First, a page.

Before you jump into standing up your SharePoint 2010 environment, you should check this out. It’s not always easy to predict how fast your user base will adopt SP, but you can put yourself in a position to easily grow.
Monthly Archives: March 2011
Personally I don’t like to hack away trying to get CAML queries figured out in code. I just use this tool instead. It doesn’t work 100% in SP 2010, but you can get it to work if you choose “Connect via SharePoint Web Services” instead of “Connect via Object Model”.
Here are some examples and details around the new enhancements for 2010 (Joins and ProjectedFields)…
I keep seeing blog posts and questions about people wanting to integrate Google Analytics or other analytics tools with SharePoint. Before you go down that path, please check out what the OOTB analytics in SharePoint 2010 can do for you.
What you’ll get…
- Traffic reports: These reports provide metrics such as:
- How much traffic your site gets (Number of Page Views);
- Who visits your sites (Top Visitors);
- How visitors arrive at your site (Top Referrers);
- Daily Unique Visitors, Top Destinations, Top Browsers, etc;
- Search reports: These reports give you insight into what users are searching for, for example:
- How many times users searched (Number of Queries);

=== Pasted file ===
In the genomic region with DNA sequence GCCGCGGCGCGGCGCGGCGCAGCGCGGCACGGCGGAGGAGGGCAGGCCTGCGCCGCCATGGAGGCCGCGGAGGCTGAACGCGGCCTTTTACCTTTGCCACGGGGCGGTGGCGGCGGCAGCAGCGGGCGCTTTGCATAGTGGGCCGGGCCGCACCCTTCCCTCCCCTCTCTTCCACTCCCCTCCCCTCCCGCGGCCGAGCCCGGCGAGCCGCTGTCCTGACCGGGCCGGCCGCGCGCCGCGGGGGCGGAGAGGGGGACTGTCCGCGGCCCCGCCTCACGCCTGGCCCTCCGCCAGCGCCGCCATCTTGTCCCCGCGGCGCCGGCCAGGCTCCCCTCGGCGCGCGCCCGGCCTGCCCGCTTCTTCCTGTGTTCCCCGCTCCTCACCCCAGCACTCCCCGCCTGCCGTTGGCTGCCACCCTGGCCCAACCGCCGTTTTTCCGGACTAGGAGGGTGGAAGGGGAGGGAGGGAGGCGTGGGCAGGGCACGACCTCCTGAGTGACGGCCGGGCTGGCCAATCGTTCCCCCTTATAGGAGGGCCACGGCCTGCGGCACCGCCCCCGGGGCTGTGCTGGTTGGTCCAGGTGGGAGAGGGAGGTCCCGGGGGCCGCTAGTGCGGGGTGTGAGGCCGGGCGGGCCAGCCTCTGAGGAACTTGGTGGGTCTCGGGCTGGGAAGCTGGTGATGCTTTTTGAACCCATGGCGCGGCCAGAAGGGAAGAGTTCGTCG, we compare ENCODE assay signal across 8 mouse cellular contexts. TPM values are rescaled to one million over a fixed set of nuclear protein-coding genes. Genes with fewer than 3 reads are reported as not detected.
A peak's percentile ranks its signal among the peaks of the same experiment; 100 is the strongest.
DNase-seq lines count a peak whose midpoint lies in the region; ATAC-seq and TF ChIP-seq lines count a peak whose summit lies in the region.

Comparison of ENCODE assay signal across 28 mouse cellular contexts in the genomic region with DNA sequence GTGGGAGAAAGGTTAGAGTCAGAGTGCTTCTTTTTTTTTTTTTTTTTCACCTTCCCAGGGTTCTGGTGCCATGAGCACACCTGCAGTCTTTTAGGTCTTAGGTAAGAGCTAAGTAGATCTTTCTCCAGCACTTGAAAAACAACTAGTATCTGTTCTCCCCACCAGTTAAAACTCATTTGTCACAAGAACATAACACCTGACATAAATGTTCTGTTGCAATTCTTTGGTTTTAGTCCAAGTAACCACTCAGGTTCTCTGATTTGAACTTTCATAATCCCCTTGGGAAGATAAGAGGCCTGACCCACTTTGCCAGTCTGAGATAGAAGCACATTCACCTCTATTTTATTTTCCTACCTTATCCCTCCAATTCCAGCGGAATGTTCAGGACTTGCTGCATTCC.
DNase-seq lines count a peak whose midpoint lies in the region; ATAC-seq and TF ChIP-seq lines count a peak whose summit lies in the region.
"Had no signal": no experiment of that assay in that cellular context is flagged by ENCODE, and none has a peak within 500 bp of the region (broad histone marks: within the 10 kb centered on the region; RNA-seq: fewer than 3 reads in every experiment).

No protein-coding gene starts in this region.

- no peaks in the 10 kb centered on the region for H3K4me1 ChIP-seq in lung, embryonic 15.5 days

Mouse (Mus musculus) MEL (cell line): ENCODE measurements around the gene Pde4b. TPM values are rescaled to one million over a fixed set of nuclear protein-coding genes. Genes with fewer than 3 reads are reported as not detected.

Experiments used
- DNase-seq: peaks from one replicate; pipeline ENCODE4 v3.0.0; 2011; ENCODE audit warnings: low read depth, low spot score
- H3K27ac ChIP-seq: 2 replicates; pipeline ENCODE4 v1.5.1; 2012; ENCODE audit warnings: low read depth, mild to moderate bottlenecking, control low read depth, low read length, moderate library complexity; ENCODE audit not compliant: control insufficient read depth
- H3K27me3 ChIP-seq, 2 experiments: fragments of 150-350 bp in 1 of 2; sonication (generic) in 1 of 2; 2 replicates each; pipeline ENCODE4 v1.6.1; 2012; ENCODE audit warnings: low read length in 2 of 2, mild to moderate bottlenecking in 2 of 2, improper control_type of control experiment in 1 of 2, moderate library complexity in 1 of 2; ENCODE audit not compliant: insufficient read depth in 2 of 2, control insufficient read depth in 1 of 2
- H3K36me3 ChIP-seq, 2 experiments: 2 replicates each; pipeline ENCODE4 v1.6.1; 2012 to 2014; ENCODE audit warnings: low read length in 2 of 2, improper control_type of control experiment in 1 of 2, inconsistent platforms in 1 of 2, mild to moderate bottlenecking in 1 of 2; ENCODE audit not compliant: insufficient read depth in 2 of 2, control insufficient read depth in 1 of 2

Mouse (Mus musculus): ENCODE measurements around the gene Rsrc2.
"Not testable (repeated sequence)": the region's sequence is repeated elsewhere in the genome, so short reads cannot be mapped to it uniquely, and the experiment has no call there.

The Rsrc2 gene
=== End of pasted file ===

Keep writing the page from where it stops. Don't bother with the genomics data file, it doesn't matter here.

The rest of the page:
- What were the most used search terms (Top Queries);
- What queries have high failure rates (Failed Queries);
- Best Bet Usage, Search keywords, etc;
- Inventory reports: These reports display key metrics regarding the inventory of your sites:
- What is the total disk drive space user (Storage Usage);
- How many sites exist (Number of Sites);
- Top Site Product Versions, Top Site Languages, etc;
This is a great post that will give you the foundation for your base class if you need to programmatically work with document sets…
This is a great overview of Document Sets. This functionality really improves the capabilities of SharePoint.
If you’re going to code against SharePoint you should take a look at all that is available to you…
Rather than building workflows from scratch you should see if your process fits into one of the out-of-the-box workflows offered first. Even if it doesn’t fit excatly you can modify to fit. It can save some development time.
The three OOTB workflows are…
Approval – The Approval workflow routes a document or item to a group of people for approval.
Collect Feedback – The Collect Feedback workflow is very similar to the Approval workflow. It routes items or documents to a group of people, but in this case, the workflow is designed to get feedback from the approvers. The feedback is compiled and sent back to the person who initiated the workflow.
Collect Signatures – The Collect Signatures workflow routes documents created in a Microsoft application to a group of people to collect their digital signatures.
Full details of each workflow here…
Here’s a blog on how to customize workflows…
Good info to help you decide which to choose…
This solution allows users work on their own section of a presentation and assemble the final presentation automatically. I couldn’t see using this for a one-off presentation, but if this is a repeatable process at your company it could help.